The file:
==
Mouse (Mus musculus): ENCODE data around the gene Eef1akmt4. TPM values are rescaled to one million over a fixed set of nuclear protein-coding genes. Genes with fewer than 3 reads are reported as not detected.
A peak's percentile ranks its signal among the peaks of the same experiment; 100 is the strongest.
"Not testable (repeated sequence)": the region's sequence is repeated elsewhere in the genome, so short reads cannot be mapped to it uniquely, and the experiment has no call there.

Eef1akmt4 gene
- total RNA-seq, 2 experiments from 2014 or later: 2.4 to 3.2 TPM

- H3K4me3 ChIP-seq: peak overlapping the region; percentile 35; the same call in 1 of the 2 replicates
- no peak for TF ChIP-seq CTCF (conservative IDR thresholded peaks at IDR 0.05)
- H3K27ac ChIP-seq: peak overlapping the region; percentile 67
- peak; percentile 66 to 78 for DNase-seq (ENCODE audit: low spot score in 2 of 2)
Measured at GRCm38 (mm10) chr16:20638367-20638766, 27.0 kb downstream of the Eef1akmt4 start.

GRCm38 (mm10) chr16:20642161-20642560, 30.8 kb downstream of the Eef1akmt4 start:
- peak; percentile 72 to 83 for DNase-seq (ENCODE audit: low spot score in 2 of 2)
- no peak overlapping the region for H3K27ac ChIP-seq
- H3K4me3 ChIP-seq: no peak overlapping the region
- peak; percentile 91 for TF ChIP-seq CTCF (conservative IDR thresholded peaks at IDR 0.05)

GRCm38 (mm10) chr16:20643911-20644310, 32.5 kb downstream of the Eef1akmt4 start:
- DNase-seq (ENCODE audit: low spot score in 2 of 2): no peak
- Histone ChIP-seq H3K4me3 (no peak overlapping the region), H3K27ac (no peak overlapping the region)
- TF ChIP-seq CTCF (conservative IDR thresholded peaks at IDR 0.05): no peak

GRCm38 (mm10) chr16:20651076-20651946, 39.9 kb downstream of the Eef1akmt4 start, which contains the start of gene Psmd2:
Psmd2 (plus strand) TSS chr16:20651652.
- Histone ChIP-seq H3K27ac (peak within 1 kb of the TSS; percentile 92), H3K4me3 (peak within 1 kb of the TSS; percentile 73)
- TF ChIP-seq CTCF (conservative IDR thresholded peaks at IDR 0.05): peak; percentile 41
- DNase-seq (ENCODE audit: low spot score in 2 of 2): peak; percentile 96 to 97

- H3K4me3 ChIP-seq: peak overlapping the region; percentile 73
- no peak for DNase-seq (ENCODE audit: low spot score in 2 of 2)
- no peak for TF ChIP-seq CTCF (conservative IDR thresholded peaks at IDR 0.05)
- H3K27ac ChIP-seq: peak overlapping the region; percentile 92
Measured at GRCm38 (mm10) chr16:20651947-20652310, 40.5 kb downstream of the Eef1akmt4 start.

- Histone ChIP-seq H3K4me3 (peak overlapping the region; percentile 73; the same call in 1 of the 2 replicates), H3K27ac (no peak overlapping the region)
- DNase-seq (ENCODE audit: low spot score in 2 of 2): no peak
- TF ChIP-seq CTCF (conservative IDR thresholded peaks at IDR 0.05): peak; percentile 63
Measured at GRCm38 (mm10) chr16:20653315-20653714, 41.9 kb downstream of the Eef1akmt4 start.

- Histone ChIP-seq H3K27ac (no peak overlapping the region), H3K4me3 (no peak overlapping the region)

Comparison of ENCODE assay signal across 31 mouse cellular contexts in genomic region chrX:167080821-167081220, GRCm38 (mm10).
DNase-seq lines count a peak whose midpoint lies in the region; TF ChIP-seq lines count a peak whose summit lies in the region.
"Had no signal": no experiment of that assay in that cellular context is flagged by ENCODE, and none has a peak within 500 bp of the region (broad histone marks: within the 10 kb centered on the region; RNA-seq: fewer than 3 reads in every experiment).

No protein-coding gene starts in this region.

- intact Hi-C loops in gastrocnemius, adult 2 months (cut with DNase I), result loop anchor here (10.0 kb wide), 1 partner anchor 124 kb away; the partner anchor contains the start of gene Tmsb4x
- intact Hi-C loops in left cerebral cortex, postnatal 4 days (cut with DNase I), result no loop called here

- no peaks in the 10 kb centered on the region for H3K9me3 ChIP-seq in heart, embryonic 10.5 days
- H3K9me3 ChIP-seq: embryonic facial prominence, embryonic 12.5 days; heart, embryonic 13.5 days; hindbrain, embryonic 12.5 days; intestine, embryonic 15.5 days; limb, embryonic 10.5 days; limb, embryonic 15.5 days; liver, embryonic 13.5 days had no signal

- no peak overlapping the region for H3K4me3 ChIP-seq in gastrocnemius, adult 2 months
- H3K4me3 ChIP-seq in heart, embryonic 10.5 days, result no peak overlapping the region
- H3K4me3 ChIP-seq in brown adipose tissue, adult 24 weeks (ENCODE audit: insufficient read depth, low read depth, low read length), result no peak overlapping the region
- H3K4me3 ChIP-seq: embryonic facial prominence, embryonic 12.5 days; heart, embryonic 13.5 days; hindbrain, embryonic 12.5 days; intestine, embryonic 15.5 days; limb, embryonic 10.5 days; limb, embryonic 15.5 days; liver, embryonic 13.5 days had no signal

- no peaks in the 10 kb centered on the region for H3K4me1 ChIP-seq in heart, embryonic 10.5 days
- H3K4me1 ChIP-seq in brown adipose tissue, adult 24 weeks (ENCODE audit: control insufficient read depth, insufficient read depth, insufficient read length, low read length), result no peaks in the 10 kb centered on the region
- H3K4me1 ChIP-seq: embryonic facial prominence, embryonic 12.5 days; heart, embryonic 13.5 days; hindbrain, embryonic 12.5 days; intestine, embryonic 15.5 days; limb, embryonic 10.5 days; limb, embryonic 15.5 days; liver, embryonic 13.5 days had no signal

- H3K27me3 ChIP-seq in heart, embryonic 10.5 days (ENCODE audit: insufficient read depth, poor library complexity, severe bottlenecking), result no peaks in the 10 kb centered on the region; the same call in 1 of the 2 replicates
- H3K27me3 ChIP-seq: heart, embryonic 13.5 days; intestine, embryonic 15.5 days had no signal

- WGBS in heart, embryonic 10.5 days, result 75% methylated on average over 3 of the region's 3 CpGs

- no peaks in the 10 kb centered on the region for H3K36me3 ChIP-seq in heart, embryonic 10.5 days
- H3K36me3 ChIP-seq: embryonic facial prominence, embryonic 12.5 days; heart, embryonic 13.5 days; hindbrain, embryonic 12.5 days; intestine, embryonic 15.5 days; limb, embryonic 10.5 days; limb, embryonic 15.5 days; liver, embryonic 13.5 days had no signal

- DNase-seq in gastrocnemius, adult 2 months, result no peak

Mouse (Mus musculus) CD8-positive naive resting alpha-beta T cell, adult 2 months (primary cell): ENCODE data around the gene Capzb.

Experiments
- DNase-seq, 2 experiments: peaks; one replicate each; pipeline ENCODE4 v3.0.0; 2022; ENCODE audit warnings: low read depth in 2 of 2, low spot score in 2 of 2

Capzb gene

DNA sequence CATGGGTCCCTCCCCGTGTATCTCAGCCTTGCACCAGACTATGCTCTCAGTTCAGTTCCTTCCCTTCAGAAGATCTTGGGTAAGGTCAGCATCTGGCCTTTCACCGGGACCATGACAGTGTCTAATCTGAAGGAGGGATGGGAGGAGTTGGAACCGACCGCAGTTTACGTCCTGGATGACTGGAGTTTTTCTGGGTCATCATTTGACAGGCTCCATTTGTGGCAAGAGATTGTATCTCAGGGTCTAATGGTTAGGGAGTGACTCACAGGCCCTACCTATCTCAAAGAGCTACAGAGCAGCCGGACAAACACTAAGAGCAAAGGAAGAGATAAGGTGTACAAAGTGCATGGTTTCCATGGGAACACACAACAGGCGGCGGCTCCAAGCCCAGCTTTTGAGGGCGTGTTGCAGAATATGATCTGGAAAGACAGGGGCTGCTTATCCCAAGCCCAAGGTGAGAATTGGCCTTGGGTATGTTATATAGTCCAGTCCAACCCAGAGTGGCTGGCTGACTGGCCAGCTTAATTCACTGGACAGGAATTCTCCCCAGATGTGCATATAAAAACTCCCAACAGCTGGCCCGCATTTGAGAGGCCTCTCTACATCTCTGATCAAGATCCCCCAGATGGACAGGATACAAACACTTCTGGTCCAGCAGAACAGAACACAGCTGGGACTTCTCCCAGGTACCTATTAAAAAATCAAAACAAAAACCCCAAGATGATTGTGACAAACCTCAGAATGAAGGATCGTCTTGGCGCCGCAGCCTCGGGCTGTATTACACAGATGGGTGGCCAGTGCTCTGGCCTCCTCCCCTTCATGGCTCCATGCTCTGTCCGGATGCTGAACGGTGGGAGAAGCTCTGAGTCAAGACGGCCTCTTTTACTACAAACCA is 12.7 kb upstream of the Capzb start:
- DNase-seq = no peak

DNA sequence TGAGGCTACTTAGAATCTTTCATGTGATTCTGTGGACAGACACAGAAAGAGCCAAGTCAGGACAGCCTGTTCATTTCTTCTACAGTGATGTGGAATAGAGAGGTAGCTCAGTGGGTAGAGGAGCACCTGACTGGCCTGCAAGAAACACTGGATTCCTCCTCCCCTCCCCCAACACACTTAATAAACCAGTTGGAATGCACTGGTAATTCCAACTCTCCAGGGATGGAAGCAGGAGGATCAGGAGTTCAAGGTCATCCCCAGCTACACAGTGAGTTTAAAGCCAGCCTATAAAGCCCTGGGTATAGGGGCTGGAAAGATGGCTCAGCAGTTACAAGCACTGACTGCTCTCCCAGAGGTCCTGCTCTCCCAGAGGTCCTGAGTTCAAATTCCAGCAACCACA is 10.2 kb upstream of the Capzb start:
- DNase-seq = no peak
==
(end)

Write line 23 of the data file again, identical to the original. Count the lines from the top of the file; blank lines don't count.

- TF ChIP-seq CTCF (conservative IDR thresholded peaks at IDR 0.05): peak; percentile 41